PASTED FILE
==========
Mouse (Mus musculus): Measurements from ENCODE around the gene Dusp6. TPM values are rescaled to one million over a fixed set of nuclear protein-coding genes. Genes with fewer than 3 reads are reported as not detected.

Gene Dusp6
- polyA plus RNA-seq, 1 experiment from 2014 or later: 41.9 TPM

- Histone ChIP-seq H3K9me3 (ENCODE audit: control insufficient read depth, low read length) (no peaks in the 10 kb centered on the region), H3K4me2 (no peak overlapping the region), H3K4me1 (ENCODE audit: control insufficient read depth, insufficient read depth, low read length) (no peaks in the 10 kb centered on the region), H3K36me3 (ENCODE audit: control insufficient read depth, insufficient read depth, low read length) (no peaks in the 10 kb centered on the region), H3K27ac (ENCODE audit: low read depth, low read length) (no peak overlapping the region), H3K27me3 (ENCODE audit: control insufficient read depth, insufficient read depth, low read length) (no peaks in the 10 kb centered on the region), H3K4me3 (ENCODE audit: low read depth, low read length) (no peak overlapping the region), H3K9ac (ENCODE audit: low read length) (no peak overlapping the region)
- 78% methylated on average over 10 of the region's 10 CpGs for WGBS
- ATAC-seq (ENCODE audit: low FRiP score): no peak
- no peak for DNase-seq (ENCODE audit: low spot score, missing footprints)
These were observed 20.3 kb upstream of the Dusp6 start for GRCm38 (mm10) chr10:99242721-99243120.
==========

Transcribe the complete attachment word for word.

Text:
Mouse (Mus musculus): Measurements from ENCODE around the gene Dusp6. TPM values are rescaled to one million over a fixed set of nuclear protein-coding genes. Genes with fewer than 3 reads are reported as not detected.

Gene Dusp6
- polyA plus RNA-seq, 1 experiment from 2014 or later: 41.9 TPM

- Histone ChIP-seq H3K9me3 (ENCODE audit: control insufficient read depth, low read length) (no peaks in the 10 kb centered on the region), H3K4me2 (no peak overlapping the region), H3K4me1 (ENCODE audit: control insufficient read depth, insufficient read depth, low read length) (no peaks in the 10 kb centered on the region), H3K36me3 (ENCODE audit: control insufficient read depth, insufficient read depth, low read length) (no peaks in the 10 kb centered on the region), H3K27ac (ENCODE audit: low read depth, low read length) (no peak overlapping the region), H3K27me3 (ENCODE audit: control insufficient read depth, insufficient read depth, low read length) (no peaks in the 10 kb centered on the region), H3K4me3 (ENCODE audit: low read depth, low read length) (no peak overlapping the region), H3K9ac (ENCODE audit: low read length) (no peak overlapping the region)
- 78% methylated on average over 10 of the region's 10 CpGs for WGBS
- ATAC-seq (ENCODE audit: low FRiP score): no peak
- no peak for DNase-seq (ENCODE audit: low spot score, missing footprints)
These were observed 20.3 kb upstream of the Dusp6 start for GRCm38 (mm10) chr10:99242721-99243120.